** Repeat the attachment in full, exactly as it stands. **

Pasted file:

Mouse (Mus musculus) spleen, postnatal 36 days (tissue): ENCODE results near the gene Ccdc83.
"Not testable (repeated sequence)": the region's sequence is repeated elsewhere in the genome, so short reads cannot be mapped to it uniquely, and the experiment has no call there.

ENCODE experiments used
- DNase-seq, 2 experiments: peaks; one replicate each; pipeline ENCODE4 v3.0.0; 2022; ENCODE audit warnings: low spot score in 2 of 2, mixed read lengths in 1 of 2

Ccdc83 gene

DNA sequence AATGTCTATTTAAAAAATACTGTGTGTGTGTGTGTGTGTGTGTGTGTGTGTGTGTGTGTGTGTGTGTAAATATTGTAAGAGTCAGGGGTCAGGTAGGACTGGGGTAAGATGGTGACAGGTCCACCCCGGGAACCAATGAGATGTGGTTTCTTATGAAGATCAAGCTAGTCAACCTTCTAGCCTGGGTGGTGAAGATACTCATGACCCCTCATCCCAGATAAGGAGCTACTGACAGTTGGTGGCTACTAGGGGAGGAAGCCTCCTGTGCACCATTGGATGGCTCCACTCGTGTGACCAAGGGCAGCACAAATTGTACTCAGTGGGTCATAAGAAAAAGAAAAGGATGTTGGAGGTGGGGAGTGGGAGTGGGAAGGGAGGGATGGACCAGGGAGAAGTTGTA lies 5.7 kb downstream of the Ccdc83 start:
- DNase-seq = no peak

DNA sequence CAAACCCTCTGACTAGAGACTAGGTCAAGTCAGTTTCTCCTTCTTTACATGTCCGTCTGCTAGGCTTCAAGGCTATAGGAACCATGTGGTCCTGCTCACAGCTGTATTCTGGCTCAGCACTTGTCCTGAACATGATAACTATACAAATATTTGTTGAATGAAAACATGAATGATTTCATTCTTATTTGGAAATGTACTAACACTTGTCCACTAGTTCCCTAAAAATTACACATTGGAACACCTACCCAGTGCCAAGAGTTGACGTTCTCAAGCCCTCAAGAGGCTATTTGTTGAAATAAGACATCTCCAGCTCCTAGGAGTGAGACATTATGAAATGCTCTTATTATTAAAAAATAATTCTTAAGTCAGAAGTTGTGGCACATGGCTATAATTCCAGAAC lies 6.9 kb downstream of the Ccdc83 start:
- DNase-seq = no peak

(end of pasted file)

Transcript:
Mouse (Mus musculus) spleen, postnatal 36 days (tissue): ENCODE results near the gene Ccdc83.
"Not testable (repeated sequence)": the region's sequence is repeated elsewhere in the genome, so short reads cannot be mapped to it uniquely, and the experiment has no call there.

ENCODE experiments used
- DNase-seq, 2 experiments: peaks; one replicate each; pipeline ENCODE4 v3.0.0; 2022; ENCODE audit warnings: low spot score in 2 of 2, mixed read lengths in 1 of 2

Ccdc83 gene

DNA sequence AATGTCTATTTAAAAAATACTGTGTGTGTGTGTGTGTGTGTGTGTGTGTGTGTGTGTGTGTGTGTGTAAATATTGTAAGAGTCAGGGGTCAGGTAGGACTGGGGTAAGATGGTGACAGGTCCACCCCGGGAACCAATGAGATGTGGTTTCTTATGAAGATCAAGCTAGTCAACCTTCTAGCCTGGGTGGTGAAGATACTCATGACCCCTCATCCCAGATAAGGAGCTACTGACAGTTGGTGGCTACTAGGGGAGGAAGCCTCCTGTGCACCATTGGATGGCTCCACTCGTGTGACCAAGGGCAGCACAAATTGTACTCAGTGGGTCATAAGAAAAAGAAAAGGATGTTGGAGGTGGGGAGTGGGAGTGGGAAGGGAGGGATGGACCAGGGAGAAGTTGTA lies 5.7 kb downstream of the Ccdc83 start:
- DNase-seq = no peak

DNA sequence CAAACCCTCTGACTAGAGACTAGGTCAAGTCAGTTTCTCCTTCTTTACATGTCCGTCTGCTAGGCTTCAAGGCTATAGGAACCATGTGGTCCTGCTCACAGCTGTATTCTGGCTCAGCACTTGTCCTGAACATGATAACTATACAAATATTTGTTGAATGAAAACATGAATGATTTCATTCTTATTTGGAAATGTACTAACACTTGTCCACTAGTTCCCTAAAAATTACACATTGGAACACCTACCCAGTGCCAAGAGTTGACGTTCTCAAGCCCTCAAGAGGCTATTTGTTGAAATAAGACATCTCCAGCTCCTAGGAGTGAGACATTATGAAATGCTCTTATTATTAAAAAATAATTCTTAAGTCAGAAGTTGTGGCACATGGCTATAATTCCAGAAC lies 6.9 kb downstream of the Ccdc83 start:
- DNase-seq = no peak